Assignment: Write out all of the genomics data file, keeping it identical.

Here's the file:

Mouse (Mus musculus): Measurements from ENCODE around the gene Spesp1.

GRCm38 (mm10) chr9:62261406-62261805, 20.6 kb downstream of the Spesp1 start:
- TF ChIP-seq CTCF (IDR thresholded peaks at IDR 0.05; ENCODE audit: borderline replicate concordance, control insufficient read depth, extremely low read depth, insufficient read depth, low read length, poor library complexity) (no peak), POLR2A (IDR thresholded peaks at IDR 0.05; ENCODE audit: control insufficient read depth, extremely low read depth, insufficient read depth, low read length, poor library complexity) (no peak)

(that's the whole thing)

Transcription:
Mouse (Mus musculus): Measurements from ENCODE around the gene Spesp1.

GRCm38 (mm10) chr9:62261406-62261805, 20.6 kb downstream of the Spesp1 start:
- TF ChIP-seq CTCF (IDR thresholded peaks at IDR 0.05; ENCODE audit: borderline replicate concordance, control insufficient read depth, extremely low read depth, insufficient read depth, low read length, poor library complexity) (no peak), POLR2A (IDR thresholded peaks at IDR 0.05; ENCODE audit: control insufficient read depth, extremely low read depth, insufficient read depth, low read length, poor library complexity) (no peak)